Software that is good, and not owned by Adobe
Welcome to 2018!
I wrote the letter below to a friend to whom I'd promised it a week or so ago. After I sent the email, it occurred to me that it might be useful to this group as well. Most of you are likely already familiar with some or all of these products, but if nothing else, here's a list of links to their websites.
I'll let the letter speak for itself:
(This text was dictated, so please forgive the electronic typos.)
I apologize for this email being so late. Two days after the Christmas party where we spoke, the CPA asked me to fully implement a contest system behind a pay wall, and have it ready in two weeks. Needless to say I have done nothing else in the interim, and work goes on.
Further, I'm reluctant to offer recommendations on software with which I am not yet familiar myself, so for many of the things we discussed I can only offer observations at this point. I am, however, eagerly looking forward to spending time with the new software, and coming up to speed with it, at which point I will absolutely let you know my thoughts.
I am familiar with Focus Magic, Photo Zoom Pro, Print Tool, and QuadTone Rip. I can in fact, offer my hearty recommendation on all of these, which you will find listed below. That said, here are some observations;
Affinity photo: may in fact be better than Photoshop, but I don't have enough time with it yet to truly recommend it. I am greatly looking forward to spending the time with it other than the day or two I spent in serious study and several days puttering around. One of the problem is that there is no reference manual for it other than online, and I'm a guy who likes books. As I recall this evening, it offers an almost completely nondestructive workflow, and all in 32-bit. As I also recall, its use of layers is more sophisticated and workable than the same in Photoshop. Further, at $49, it's pretty hard to go wrong.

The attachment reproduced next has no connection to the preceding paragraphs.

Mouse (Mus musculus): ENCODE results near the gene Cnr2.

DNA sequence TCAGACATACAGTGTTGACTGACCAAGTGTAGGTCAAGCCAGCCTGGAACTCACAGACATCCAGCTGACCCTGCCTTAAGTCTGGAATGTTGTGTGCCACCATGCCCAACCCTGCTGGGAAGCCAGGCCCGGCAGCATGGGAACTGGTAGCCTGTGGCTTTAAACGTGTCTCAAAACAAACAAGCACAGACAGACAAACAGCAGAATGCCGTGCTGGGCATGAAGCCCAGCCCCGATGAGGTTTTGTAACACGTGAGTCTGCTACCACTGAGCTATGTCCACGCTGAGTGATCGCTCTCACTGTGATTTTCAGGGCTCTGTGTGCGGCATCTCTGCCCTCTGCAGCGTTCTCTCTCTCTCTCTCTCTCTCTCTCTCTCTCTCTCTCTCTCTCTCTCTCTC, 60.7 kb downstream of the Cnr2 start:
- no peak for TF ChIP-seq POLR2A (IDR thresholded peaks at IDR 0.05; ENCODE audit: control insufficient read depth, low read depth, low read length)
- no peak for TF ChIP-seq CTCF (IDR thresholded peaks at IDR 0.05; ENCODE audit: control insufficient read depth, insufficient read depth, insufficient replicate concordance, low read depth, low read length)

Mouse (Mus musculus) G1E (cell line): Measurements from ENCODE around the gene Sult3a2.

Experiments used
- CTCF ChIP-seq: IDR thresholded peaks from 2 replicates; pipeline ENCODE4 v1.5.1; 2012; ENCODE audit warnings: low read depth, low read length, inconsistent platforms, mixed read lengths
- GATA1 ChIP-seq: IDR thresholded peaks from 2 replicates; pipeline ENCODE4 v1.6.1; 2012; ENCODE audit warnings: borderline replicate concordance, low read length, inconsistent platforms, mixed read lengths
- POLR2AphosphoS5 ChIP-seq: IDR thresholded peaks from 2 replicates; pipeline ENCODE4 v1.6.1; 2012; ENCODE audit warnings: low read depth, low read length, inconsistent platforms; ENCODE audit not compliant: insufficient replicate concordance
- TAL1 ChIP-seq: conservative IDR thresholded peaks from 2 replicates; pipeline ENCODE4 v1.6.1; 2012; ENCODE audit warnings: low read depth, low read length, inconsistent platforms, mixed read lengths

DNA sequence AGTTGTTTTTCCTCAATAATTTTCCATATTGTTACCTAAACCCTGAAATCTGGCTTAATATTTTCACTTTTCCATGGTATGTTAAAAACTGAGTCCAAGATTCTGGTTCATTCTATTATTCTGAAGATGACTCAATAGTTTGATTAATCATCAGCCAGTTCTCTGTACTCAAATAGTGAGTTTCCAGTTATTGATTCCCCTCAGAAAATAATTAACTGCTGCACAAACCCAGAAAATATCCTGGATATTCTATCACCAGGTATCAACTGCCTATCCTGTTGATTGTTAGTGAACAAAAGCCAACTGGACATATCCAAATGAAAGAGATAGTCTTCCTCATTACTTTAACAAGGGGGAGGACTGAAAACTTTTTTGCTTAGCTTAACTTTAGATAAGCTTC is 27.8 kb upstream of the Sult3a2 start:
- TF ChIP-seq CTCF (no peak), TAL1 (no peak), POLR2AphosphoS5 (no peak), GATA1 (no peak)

ACDsee: as I believe I mentioned this offers the automatic updating of its catalog which is lacking from light room. I do recall a few days ago being unable to see all 20,000 of my images on one screen, as it seems to be limited to displaying only folders of images. (I had it index my existing light room folders.) It is quick however. This one needs a lot more time for me before I can decide if it's a tool for my digital asset management.
DxO photolab: these are the folks that now have ownership of Nick software and the new photo lab (given the tiny amount of time I have had to play with it) seems quite likely to be my go to raw processor. But again, I don't have enough time into it to recommend it other than to say I have a very good feeling about it at this point.
Likely of more interest to you are tools for black-and-white work.
Print tool and QuadTone Rip come with my heartiest recommendation and several years of practical use. QuadTone Rip is a driver for black-and-white printing and toning. It too is only $49 I believe. Print tool is a perfect complement to it (and works with color as well.) To use print tool you save out your images as tiffs and load them into print tool for printing. So you are no longer printing from light room or from Photoshop. The big advantage here is that it is extremely clean, both in the sense of "free from bells and whistles" and the technical. Frankly, I would never go back to printing black and whites or color, for that matter, with anything else. Also reasonably priced.
For extrapolation (blowup) software, (and I have owned and tried them all) I recommend Photo Zoom Pro, hands down.
Finally for general image sharpening Focus Magic is vastly superior to any unsharp mask.
Print tool and QuadTone Rip" http://www.quadtonerip.com/html/QTRoverview.html
I wish there were more detail and advice in this, but with the website work and my show at the Triton coming up in a month, there simply has not been any time to devote to fun things, and so a more comprehensive report will simply have to wait until the last part of February, I'm afraid.
Of course I am always eager to talk about such things particularly on the phone, or over lunch, almost any time.
Sorry for the paucity of details, David, but such is my life right now.
Happy new year.